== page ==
January 23, 2020
A Self-Destructive Cycle in Insurance
The insurance industry can’t get enough brilliant people to work in the business because the culture is anathema to most of them.
We are stuck in a self-destructive cycle because an industry-wide culture that rejects true innovation leads to a huge talent deficit that prevents innovation.
With few exceptions, there is little in the way of innovation, effective marketing, risk-taking, creativity and substantive investment in systems and technology in the insurance industry. That absence will be the death of many insurers and health plans.
We can’t get enough brilliant people to work in our business because our culture is anathema to most of them.
The most important part of any organization is its people. Yet our industry’s talent deficit is as wide and deep as the Marianas Trench.
Sure, there are some very smart folks doing great work – in health plans, state funds, private insurers, third party administrators (TPAs) and service companies.
They are the exception, not the rule.
How many of your brilliant college classmates chose a career in insurance? In your career, you were blown away by someone’s acumen, insight, brilliance, thinking how many times? How many execs in this business came out of top business or other schools?
Why is this?
I’d suggest it is the very nature of our industry; it isn’t dynamic, doesn’t reward innovation, hates self-reflection, abhors risk-taking and doesn’t invest near enough in people or technology.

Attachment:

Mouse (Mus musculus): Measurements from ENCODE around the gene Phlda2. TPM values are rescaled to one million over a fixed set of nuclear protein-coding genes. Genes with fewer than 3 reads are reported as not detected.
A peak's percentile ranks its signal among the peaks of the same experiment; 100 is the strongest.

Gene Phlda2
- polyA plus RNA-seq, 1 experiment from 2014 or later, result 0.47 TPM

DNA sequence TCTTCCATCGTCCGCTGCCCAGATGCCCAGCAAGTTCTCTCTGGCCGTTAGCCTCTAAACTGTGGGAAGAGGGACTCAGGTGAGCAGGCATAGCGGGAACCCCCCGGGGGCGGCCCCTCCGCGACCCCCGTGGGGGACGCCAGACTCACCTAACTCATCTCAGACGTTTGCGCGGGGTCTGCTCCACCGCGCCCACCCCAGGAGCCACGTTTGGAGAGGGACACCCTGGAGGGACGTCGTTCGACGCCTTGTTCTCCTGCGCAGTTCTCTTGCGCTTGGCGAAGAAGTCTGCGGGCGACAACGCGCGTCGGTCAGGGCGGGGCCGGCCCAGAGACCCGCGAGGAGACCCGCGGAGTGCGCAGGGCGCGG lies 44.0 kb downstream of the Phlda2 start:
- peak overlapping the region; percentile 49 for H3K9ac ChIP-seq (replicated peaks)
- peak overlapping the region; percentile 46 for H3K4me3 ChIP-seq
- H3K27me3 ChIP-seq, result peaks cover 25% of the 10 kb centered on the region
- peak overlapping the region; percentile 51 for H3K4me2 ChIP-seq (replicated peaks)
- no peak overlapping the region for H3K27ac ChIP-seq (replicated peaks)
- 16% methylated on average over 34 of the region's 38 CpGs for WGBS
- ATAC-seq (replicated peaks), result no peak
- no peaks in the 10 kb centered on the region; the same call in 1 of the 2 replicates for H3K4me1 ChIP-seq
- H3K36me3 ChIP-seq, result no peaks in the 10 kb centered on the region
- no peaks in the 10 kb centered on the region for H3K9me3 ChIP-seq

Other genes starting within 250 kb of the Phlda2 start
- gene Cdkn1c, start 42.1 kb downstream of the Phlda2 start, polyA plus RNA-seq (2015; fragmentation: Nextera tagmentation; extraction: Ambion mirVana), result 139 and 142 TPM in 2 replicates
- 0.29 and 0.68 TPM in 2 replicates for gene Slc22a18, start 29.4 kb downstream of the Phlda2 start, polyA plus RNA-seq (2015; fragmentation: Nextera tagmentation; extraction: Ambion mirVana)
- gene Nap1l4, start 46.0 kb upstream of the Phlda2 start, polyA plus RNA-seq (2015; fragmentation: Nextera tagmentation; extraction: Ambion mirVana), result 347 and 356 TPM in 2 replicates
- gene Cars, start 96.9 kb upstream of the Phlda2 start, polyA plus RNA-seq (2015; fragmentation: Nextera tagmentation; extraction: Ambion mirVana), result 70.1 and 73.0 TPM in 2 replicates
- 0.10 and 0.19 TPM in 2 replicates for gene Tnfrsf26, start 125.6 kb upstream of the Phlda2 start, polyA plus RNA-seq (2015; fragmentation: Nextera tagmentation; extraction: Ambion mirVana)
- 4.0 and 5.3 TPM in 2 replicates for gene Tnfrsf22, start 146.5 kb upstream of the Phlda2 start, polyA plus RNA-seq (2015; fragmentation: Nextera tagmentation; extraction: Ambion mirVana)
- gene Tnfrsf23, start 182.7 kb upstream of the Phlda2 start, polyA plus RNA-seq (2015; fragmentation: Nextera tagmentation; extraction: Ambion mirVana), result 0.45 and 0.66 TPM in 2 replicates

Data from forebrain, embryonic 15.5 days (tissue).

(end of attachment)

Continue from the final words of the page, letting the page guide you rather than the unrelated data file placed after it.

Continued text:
Proof statements, courtesy of The Economist:
- No insurer ranks among the world’s top 1,000 public companies for R&D investment – yet dozens of insurers are in that top 1,000.
- On average, insurers allocate 3.6% of revenue to IT —about half as much as banks.
- In a study of 500 innovation topics across 250 firms, many insurers are working on the same narrow set of ideas.
- Many property insurers, whose fortunes rely on forecasting climate-induced losses, are still learning how to use weather information.
Tough to recruit talent to an industry that – for Pete’s sake – invests half what banks do in IT…. Or where a property insurer hasn’t figured out weather…. Or where all your competitors define “innovation” as doing the same stuff you do… That probably spends more on janitorial services than R&D? (Ok, that may be a bit of an exaggeration.)
Many of the big primary insurers in today’s market will be overtaken by the Apples, Amazons, Googles, Beazleys, Trupos and Slices tomorrow. The names you know are brilliant innovators and have billions upon billions of cash to invest. The names you don’t know have figured out and are diving into markets that the traditional, stodgy, glacially fast insurers can’t even conceive of – reputational risk, very short-term insurance for specific items, disability coverage for gig workers and a host of other opportunities.
Oh, and the innovators avoid all the paperwork, hassle and nonsense that keeps insurance admin expenses at 20% of premiums while frustrating the bejezus out of potential customers. (Having just spent hours on the phone fixing a problem with flood insurance, I count myself as one of the frustrated.)
And, no, with rare exceptions health insurers aren’t any better. With structural inflation that guarantees annual growth of 5% to 8% and an employer customer that has to provide workers with health insurance, plus governmental contracts that pay on a percentage of paid medical, and record profits across the entire industry, there’s every reason to NOT control costs.
The record profits may well continue till a Cat 5 storm hits the Jersey shore or a deep recession hits or investment portfolios are crunched by macro factors.
In the meantime, Jeff Bezos will be looking for places to plow some of his hundreds of billions.
What does this mean for you?
Critical self-reflection is really hard, and really necessary. This industry is ripe for disruption, and it will happen. The question is, what will you – and your company – do?